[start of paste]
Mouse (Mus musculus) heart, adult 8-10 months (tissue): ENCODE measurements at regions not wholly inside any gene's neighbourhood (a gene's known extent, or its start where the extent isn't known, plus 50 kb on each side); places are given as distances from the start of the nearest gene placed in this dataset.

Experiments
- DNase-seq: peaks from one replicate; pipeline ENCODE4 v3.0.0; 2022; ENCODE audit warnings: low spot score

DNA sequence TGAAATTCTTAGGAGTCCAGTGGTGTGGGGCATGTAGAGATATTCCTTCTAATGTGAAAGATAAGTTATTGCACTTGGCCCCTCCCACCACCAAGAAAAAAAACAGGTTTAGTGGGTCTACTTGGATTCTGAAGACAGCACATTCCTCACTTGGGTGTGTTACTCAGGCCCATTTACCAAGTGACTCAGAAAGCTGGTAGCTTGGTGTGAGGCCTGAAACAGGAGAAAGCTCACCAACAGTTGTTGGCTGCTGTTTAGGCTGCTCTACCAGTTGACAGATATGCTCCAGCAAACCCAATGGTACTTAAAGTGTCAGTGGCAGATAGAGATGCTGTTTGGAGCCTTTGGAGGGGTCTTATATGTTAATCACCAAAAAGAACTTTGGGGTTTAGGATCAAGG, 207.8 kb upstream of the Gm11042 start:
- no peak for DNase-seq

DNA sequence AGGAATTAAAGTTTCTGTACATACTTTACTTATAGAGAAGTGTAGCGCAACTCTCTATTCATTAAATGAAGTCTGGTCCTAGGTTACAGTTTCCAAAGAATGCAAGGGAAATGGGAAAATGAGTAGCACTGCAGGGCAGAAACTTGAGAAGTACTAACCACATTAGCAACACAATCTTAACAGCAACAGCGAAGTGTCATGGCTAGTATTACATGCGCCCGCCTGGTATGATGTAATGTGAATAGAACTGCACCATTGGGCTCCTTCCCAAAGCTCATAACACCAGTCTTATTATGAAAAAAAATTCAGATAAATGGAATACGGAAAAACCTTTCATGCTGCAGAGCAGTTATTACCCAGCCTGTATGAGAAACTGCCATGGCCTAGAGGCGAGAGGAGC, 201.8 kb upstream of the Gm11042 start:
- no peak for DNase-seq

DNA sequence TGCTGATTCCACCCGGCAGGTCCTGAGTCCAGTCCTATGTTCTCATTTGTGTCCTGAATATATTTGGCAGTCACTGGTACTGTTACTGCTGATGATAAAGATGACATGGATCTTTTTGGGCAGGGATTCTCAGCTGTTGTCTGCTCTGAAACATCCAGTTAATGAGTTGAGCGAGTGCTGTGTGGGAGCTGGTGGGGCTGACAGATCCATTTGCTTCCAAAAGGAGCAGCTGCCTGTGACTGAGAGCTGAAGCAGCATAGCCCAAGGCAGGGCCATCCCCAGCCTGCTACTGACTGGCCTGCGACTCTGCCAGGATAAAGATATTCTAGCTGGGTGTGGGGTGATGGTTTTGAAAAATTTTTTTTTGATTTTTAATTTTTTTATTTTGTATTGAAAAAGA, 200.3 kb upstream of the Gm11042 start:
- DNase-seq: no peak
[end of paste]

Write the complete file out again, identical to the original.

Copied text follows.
Mouse (Mus musculus) heart, adult 8-10 months (tissue): ENCODE measurements at regions not wholly inside any gene's neighbourhood (a gene's known extent, or its start where the extent isn't known, plus 50 kb on each side); places are given as distances from the start of the nearest gene placed in this dataset.

Experiments
- DNase-seq: peaks from one replicate; pipeline ENCODE4 v3.0.0; 2022; ENCODE audit warnings: low spot score

DNA sequence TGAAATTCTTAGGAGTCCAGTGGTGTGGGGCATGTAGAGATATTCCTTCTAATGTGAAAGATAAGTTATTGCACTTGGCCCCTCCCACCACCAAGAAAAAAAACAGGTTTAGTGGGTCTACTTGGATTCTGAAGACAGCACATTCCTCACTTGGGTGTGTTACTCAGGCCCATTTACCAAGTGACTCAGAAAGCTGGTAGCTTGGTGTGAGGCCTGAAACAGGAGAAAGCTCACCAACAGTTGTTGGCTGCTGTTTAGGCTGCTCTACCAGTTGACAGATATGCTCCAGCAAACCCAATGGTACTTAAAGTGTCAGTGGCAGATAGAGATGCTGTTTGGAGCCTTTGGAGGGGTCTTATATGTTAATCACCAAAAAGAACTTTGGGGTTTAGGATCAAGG, 207.8 kb upstream of the Gm11042 start:
- no peak for DNase-seq

DNA sequence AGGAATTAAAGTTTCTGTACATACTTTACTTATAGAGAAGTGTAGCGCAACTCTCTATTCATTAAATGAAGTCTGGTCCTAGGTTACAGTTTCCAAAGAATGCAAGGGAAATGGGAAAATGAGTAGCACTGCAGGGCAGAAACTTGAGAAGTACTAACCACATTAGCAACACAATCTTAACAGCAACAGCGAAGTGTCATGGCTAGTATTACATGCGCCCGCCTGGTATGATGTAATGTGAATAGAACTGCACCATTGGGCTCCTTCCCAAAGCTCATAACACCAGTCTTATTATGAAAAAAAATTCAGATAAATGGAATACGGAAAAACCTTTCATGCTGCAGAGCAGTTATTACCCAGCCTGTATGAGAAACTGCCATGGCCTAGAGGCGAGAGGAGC, 201.8 kb upstream of the Gm11042 start:
- no peak for DNase-seq

DNA sequence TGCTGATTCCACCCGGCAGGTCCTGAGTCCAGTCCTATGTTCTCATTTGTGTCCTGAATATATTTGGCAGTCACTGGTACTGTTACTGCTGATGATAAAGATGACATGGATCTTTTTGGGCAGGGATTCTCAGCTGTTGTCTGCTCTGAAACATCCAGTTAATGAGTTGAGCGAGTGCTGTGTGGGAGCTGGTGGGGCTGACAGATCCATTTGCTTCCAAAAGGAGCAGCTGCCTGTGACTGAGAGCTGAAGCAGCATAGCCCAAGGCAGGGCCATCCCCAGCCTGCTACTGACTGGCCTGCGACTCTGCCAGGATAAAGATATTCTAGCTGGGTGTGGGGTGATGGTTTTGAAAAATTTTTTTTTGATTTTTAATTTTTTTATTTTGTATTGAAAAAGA, 200.3 kb upstream of the Gm11042 start:
- DNase-seq: no peak